In this issue


E-therapy, equality and access (free article)
Catherine Jackson explores the benefits for clients of online and digital therapies.

When passion cools
Anne Power explains the factors underlying loss of desire within relationships.

A philosophy of wonder
Paul Gordon believes that all therapists should read Maurice Merleau-Ponty.

When the war is over
Sian Morgan reports on an international project to bring EMDR to war-torn peoples.

Insecurity of tenure
Liz Ballinger fears for the survival of counselling training in universities.

Strangers in a strange land
Counsellors need special skills to engage the unprepared client, argues Anne Crisp.


In practice
Rachel Freeth: Meaning-making and medication

In the client's chair
Dawn Lang: A little community kindness

In training
Mel Perry: Resistance is futile

The researcher
Barry McInnes: Let the data do the talking

Talking point
JP Corrigan: Reaching out across the divides

How I became a therapist
Divine Charura

Mike Shooter

Placement supervision

The interview
Michael Jacobs: Past, present and future



From the chair
Amanda Hawkins: Our role in the criminal justice arena

Additional online content

In conversation
Colin Feltham interviews Liz Ballinger about the threats to the future of counselling courses in further and higher education.

Cover of Therapy Today, February 2013

Members and subscribers can download the pdf of this issue from the Therapy Today archive.


I have just returned from BACP’s Evening with Yalom by video link, which was attended by nearly 1,000 BACP members. I confess that the prospect of having the great man beamed into a conference hall in London worried me a lot as I thought people might be terribly disappointed. I couldn’t have been more wrong. Somehow the giant screens and the technology via which we could interact with Yalom and his psychotherapist son Victor, while they sat looking relaxed at home in California, created an experience that for me was infinitely superior to the last time I was in one of Yalom’s large audiences in a London University lecture hall. Strangely the technology made it feel more direct, more authentic, more intimate even.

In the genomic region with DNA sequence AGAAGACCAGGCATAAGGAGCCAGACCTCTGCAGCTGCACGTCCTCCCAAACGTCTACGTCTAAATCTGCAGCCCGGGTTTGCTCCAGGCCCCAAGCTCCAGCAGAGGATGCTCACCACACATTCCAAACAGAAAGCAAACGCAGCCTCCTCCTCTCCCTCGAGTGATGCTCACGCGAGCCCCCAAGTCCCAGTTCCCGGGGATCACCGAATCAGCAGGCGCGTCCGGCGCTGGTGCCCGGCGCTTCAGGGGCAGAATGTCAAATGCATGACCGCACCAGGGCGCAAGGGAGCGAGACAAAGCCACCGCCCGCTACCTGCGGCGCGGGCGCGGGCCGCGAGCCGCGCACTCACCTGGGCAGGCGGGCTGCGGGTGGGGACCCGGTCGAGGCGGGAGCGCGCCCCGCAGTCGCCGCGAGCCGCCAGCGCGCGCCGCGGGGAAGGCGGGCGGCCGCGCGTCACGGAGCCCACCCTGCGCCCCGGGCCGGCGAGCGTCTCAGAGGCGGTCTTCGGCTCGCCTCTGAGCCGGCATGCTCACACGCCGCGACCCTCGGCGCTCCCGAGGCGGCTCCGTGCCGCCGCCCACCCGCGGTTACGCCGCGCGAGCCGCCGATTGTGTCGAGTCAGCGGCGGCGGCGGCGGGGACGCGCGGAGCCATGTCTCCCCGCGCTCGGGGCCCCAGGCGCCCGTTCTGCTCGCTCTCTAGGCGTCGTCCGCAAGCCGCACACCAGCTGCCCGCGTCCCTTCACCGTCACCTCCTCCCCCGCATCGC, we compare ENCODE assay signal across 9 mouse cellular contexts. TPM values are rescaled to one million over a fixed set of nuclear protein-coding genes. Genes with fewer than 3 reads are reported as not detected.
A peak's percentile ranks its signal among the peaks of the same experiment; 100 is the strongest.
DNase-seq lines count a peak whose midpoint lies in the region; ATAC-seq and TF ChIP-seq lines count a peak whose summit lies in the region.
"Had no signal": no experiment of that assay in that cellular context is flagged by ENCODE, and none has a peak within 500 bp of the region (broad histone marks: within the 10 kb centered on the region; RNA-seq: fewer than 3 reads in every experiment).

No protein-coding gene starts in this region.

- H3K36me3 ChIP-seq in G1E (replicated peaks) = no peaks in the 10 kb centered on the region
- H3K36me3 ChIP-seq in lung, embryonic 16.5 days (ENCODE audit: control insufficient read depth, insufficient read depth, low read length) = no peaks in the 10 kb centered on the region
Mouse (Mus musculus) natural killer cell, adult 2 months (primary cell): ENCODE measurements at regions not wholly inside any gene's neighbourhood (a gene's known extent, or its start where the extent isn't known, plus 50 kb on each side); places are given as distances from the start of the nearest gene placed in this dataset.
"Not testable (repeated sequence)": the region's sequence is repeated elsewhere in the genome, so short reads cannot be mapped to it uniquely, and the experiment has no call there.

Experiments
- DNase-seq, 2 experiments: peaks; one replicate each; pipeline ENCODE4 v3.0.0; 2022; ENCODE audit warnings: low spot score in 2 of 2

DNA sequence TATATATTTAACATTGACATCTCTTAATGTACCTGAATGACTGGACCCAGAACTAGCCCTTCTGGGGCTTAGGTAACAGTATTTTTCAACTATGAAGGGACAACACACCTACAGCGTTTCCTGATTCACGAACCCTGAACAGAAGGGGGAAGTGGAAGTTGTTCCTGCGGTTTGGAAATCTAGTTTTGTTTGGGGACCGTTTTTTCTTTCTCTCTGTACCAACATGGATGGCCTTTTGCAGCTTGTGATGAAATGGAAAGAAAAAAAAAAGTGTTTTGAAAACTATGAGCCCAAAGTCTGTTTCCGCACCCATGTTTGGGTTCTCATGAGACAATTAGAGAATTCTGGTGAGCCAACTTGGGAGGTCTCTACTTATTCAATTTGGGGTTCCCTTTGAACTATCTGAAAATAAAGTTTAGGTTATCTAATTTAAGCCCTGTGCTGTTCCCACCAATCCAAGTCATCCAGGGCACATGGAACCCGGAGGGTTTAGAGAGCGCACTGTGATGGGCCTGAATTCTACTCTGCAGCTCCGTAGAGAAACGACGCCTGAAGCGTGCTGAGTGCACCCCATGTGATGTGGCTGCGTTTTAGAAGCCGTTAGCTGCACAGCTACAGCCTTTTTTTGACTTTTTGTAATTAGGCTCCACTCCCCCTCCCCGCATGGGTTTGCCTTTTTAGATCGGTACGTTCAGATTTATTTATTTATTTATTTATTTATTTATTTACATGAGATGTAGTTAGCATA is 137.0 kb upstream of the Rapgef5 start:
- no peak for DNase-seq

I would like to have asked Yalom what he thinks about online therapy, which we revisit in our news feature this month. I can’t imagine, with his emphasis on working in the here and now, that he would rate it very highly. I have never had online therapy myself but have the same instinctive suspicions as I do of online dating. I remember being told during my therapy training that over 80 per cent of communication is non-verbal. If this is true then surely online therapy would be seriously limiting? But, as the interviewees in our feature all agree, online is how most people communicate these days. Online therapy can reach people who would never access therapy in their whole lives; it is preferred by different age groups for its convenience and flexibility; it is cheap to deliver. And for many people it offers a more effective experience than face to face: some therapists are reporting that clients are able to ‘drill down to the issues that matter more quickly’ and are also more ready to ‘disclose personal information when they can’t actually see or be seen by their therapist’.

Wasn’t this why another famous therapist introduced the couch? He felt uncomfortable when his patients looked at him and believed that when no eye contact was made, patients felt freer to express themselves.

Sarah Browne